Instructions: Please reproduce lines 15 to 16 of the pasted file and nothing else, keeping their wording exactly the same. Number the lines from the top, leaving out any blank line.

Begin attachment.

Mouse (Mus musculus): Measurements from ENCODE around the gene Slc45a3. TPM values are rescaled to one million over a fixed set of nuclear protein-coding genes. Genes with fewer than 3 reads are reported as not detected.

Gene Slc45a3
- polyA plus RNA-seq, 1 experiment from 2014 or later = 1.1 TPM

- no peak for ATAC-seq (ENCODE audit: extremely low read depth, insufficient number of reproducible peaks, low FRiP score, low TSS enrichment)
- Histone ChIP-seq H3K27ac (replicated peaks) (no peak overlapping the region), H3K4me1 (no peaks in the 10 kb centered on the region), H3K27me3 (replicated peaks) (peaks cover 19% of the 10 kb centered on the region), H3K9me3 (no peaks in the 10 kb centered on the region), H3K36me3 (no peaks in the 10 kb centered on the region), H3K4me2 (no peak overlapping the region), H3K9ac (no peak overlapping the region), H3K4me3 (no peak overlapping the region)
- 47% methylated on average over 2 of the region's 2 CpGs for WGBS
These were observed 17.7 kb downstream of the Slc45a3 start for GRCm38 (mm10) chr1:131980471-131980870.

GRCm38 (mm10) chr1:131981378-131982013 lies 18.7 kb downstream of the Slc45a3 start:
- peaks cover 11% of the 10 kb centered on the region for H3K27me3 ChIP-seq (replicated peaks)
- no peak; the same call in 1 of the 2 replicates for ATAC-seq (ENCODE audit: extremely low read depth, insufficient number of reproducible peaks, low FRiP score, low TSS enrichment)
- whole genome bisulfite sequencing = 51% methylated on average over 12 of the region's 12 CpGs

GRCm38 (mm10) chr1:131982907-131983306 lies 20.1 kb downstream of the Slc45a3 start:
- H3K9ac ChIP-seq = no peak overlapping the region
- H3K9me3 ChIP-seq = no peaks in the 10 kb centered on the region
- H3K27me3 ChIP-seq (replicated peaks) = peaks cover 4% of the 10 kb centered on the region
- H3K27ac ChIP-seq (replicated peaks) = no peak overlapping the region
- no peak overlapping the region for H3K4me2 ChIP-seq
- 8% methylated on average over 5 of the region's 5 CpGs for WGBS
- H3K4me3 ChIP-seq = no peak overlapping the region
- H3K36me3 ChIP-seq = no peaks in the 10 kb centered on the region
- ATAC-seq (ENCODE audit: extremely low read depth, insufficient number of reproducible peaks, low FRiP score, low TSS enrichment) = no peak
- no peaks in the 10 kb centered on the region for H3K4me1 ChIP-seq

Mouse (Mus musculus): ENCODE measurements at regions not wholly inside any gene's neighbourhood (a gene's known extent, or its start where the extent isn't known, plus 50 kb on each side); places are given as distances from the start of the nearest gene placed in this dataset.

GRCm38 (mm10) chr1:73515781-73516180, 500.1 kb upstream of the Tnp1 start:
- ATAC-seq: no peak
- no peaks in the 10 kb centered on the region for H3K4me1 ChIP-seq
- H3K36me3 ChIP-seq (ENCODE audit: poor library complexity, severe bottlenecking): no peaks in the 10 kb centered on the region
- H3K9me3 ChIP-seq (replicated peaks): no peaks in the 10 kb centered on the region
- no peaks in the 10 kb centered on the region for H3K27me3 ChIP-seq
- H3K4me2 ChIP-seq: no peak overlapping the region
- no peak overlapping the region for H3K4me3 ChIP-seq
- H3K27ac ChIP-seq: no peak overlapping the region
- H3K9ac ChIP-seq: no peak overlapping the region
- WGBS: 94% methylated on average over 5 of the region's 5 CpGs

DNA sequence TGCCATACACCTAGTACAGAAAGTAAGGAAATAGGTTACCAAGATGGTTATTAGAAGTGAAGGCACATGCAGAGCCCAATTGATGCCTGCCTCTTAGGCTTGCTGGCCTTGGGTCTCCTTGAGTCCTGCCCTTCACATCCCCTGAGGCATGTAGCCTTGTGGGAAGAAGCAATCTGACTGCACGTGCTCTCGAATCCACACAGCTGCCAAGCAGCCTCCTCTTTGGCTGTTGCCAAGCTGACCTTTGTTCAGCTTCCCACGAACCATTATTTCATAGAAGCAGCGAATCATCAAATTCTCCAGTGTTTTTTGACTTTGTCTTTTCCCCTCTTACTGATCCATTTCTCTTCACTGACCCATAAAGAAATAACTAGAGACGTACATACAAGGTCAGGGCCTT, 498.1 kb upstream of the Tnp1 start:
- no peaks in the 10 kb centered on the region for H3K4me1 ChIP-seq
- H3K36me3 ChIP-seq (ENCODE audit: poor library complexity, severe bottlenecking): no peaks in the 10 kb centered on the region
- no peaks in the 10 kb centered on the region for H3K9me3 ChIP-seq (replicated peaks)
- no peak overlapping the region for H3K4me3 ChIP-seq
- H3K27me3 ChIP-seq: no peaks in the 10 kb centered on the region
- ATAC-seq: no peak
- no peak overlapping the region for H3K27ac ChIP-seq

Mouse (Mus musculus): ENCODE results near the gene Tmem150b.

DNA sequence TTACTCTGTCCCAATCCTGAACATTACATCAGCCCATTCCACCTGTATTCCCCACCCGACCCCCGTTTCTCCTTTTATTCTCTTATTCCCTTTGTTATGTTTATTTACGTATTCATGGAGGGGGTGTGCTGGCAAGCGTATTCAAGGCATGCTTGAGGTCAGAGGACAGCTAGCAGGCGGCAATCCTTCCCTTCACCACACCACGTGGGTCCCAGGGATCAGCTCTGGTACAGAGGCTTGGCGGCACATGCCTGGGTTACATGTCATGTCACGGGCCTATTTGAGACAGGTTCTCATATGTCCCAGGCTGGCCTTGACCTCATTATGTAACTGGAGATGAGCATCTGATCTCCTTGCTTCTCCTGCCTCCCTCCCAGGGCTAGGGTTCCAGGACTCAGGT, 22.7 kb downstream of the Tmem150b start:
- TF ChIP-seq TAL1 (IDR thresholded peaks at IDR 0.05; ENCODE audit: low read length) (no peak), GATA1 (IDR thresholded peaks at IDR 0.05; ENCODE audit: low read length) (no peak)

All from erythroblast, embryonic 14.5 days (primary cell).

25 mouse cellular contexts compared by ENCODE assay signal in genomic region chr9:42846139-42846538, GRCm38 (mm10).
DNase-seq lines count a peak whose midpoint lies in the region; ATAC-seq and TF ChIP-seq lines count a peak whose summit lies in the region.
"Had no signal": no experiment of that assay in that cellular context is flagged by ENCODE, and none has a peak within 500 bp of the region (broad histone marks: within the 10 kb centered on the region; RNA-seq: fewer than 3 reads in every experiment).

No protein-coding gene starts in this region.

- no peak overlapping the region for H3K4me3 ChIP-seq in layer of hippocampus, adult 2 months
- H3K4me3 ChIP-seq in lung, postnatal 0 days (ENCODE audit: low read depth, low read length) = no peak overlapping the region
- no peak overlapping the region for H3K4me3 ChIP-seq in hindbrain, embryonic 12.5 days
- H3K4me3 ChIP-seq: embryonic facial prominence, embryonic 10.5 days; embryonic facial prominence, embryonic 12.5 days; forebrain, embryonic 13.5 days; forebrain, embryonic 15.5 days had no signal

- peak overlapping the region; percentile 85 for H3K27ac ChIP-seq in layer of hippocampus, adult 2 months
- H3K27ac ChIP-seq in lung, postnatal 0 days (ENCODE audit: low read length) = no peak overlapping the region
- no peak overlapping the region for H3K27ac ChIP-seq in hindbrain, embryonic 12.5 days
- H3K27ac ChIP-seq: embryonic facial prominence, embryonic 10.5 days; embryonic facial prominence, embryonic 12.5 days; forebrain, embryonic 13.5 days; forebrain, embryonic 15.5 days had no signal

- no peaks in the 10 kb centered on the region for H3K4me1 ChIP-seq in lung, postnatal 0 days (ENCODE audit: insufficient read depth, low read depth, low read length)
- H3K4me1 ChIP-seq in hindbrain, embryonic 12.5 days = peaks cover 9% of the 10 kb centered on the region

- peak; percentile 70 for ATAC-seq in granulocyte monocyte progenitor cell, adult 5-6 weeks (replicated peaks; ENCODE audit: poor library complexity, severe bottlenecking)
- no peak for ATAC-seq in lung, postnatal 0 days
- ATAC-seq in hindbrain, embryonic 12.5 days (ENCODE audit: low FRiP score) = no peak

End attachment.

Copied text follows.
- H3K27me3 ChIP-seq (replicated peaks) = peaks cover 4% of the 10 kb centered on the region
- H3K27ac ChIP-seq (replicated peaks) = no peak overlapping the region